Tech titans including Google parent Alphabet, Microsoft, Meta
have announced thousands of job cuts in recent months, as the sector attempts to meet a changing macro environment.
Data compiled by the website Layoffs.fyi. show that more than 82,000 global technology-sector employees have been laid off in the first few weeks of 2023.
See Now: More than 82,000 tech-sector employees have lost their jobs since the start of the year
While layoffs continue, however, companies such as Alphabet Inc.
and Microsoft Corp.
are also increasing their efforts around AI, reflecting a broader trend in tech. “We have a substantial opportunity in front of us with AI across our products and are prepared to approach it boldly and responsibly,” said Google and Alphabet CEO Sundar Pichai, in a recent blog post announcing the company’s layoffs.
Microsoft, for its part, is making a multiyear, multibillion-dollar investment in OpenAI, maker of the ChatGPT tool. “We formed our partnership with OpenAI around a shared ambition to responsibly advance cutting-edge AI research and democratize AI as a new technology platform,” said Microsoft CEO Satya Nadella, in a recent statement.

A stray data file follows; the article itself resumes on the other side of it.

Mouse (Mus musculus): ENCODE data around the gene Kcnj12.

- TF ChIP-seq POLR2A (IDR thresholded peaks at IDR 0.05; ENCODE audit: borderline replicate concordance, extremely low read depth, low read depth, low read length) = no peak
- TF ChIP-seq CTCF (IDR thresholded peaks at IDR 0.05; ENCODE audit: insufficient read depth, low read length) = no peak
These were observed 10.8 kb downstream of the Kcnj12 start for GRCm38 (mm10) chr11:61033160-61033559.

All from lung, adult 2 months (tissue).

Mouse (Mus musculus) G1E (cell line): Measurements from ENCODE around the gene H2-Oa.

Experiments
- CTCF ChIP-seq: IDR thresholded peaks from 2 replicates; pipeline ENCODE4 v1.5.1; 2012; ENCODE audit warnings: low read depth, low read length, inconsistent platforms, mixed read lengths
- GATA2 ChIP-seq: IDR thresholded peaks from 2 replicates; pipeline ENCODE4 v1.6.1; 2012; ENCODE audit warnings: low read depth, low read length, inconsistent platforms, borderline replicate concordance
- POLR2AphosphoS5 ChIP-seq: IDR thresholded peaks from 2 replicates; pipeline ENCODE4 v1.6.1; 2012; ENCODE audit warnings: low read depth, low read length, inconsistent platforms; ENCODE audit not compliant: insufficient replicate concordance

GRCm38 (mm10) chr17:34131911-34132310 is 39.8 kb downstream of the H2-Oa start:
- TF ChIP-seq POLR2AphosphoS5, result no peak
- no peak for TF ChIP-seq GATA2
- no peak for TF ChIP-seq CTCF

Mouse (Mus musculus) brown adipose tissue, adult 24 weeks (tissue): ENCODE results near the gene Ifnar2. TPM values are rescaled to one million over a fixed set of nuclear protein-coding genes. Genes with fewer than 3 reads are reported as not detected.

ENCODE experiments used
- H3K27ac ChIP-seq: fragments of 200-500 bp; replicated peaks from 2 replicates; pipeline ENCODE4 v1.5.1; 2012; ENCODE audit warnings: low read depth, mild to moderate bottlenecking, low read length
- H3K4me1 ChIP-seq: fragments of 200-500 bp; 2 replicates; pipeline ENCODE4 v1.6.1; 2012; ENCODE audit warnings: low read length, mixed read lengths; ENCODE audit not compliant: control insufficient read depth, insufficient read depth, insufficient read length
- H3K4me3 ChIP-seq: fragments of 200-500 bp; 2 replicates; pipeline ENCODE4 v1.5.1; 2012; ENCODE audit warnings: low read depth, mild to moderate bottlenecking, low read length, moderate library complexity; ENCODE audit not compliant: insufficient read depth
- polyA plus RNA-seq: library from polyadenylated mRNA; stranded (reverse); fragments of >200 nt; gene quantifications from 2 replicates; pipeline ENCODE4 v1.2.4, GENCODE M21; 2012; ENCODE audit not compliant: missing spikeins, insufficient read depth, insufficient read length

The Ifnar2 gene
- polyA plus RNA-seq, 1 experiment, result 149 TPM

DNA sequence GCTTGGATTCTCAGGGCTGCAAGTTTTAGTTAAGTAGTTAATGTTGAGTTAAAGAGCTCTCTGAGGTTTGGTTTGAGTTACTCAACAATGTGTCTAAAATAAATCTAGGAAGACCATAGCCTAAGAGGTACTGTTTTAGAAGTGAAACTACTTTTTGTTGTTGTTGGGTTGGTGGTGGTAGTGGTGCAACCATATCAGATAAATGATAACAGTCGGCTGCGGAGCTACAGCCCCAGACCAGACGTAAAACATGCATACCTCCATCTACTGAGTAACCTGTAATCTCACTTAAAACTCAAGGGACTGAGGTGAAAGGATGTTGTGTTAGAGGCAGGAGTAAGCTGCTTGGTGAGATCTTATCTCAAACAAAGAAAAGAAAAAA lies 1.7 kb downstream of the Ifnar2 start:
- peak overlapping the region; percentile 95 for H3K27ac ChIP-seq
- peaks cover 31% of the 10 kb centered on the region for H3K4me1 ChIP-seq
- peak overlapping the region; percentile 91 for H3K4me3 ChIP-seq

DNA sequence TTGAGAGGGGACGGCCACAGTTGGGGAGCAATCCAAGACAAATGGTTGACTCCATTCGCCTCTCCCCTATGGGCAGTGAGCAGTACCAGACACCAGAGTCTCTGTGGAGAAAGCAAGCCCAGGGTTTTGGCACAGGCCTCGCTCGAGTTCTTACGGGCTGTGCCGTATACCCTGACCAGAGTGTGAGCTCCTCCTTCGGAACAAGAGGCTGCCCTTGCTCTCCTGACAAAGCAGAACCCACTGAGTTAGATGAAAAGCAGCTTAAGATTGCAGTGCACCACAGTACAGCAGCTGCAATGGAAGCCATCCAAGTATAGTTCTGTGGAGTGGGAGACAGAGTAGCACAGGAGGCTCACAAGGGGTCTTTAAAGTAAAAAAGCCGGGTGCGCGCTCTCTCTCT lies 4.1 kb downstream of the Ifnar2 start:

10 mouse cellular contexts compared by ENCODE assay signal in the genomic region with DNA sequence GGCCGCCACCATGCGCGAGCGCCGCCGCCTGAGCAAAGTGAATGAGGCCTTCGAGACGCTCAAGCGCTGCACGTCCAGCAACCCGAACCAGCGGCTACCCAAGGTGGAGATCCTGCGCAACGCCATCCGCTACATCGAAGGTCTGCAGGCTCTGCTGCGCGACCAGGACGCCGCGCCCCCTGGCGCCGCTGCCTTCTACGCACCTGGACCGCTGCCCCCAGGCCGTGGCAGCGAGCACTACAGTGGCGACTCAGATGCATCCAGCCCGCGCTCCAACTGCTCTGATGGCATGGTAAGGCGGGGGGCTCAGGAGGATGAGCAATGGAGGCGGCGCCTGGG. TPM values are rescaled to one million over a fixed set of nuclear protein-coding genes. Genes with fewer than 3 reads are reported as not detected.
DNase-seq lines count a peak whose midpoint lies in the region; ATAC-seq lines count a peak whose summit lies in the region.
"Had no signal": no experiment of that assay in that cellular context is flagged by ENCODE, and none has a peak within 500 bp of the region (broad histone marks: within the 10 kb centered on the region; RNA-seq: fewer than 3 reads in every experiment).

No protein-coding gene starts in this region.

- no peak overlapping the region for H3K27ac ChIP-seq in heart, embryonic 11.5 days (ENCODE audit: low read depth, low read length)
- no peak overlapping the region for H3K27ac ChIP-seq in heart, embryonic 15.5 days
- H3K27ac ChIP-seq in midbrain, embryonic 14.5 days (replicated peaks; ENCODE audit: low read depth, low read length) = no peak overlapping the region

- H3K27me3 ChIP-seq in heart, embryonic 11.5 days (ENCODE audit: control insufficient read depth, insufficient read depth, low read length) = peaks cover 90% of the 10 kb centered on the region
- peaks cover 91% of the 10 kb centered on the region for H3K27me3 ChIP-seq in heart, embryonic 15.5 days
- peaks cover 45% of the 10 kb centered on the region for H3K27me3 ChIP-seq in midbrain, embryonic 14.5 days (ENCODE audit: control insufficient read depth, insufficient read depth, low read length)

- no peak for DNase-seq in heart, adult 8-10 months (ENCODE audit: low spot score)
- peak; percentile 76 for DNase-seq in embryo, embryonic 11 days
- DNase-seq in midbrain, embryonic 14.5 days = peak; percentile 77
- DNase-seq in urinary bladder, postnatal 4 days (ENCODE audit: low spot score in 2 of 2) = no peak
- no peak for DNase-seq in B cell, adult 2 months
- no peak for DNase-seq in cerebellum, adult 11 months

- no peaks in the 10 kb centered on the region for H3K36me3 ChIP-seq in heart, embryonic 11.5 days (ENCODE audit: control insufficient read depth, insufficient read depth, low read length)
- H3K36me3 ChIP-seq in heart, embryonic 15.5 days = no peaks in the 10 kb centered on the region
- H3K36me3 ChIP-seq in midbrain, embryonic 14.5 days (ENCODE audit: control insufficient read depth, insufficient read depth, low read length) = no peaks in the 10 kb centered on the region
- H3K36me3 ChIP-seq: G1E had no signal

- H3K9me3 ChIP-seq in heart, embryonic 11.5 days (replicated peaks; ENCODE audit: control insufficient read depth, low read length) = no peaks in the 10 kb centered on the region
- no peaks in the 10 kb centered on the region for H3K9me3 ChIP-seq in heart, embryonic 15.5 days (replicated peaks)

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Even amid tech layoffs, the rise of AI is fueling demand for specific skill sets, experts say. New research from AI-powered talent acquisition platform CEIPAL shows that cloud engineers are among the most in-demand and are the highest paid, as they are critical to building AI models.
The research, which is based on more than 85,000 job listings posted via CEIPAL’s Applicant Tracking System, found that cloud engineer is the highest paying job title, commanding an average salary of $161,202 a year. Software engineer topped the list of in-demand jobs, but only ranked as the 12th top-paying job, with an average salary of $140,122 a year.
Related: Big Tech layoffs are not as big as they appear at first glance
Penakalapati described 2021 and 2022 as something as a boom time for the tech companies, as they expanded their businesses amid strong pandemic spending and “basically scooped (up) all the best talent.”
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Now, with the layoffs, tech skills can be redistributed beyond the tech sector into other industries, the CEO added.
“All of these people impacted by these layoffs, I don’t believe they will be laid off for more than a few months,” he said. “I think the underlying need for tech skills is not going to change.”